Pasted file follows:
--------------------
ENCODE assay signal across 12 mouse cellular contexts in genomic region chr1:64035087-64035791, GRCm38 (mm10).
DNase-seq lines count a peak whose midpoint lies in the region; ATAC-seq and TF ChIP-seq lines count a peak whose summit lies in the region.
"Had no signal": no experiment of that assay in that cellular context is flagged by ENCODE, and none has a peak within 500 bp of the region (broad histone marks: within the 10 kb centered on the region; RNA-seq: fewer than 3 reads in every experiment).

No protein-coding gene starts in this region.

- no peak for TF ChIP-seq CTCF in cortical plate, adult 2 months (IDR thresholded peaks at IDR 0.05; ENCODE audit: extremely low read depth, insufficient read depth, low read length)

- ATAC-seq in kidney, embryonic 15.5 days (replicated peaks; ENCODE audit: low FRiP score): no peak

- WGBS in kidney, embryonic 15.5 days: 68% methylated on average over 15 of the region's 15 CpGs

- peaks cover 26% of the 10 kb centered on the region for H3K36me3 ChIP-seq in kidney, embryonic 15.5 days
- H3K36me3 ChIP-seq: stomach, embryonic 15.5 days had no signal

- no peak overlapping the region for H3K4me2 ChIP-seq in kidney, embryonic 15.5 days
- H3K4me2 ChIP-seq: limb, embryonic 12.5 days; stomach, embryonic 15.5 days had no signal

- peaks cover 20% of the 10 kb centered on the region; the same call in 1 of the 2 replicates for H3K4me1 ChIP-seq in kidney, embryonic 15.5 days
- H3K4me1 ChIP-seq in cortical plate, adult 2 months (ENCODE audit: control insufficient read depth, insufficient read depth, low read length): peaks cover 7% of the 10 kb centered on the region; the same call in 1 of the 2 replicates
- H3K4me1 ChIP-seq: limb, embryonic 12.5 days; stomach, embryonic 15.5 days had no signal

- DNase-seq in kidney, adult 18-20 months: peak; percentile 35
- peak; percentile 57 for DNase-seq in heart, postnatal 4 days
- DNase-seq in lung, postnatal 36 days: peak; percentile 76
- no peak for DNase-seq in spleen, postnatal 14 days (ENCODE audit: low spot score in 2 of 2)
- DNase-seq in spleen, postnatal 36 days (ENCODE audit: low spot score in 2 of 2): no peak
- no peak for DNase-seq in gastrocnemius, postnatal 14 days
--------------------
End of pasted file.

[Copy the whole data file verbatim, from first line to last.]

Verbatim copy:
ENCODE assay signal across 12 mouse cellular contexts in genomic region chr1:64035087-64035791, GRCm38 (mm10).
DNase-seq lines count a peak whose midpoint lies in the region; ATAC-seq and TF ChIP-seq lines count a peak whose summit lies in the region.
"Had no signal": no experiment of that assay in that cellular context is flagged by ENCODE, and none has a peak within 500 bp of the region (broad histone marks: within the 10 kb centered on the region; RNA-seq: fewer than 3 reads in every experiment).

No protein-coding gene starts in this region.

- no peak for TF ChIP-seq CTCF in cortical plate, adult 2 months (IDR thresholded peaks at IDR 0.05; ENCODE audit: extremely low read depth, insufficient read depth, low read length)

- ATAC-seq in kidney, embryonic 15.5 days (replicated peaks; ENCODE audit: low FRiP score): no peak

- WGBS in kidney, embryonic 15.5 days: 68% methylated on average over 15 of the region's 15 CpGs

- peaks cover 26% of the 10 kb centered on the region for H3K36me3 ChIP-seq in kidney, embryonic 15.5 days
- H3K36me3 ChIP-seq: stomach, embryonic 15.5 days had no signal

- no peak overlapping the region for H3K4me2 ChIP-seq in kidney, embryonic 15.5 days
- H3K4me2 ChIP-seq: limb, embryonic 12.5 days; stomach, embryonic 15.5 days had no signal

- peaks cover 20% of the 10 kb centered on the region; the same call in 1 of the 2 replicates for H3K4me1 ChIP-seq in kidney, embryonic 15.5 days
- H3K4me1 ChIP-seq in cortical plate, adult 2 months (ENCODE audit: control insufficient read depth, insufficient read depth, low read length): peaks cover 7% of the 10 kb centered on the region; the same call in 1 of the 2 replicates
- H3K4me1 ChIP-seq: limb, embryonic 12.5 days; stomach, embryonic 15.5 days had no signal

- DNase-seq in kidney, adult 18-20 months: peak; percentile 35
- peak; percentile 57 for DNase-seq in heart, postnatal 4 days
- DNase-seq in lung, postnatal 36 days: peak; percentile 76
- no peak for DNase-seq in spleen, postnatal 14 days (ENCODE audit: low spot score in 2 of 2)
- DNase-seq in spleen, postnatal 36 days (ENCODE audit: low spot score in 2 of 2): no peak
- no peak for DNase-seq in gastrocnemius, postnatal 14 days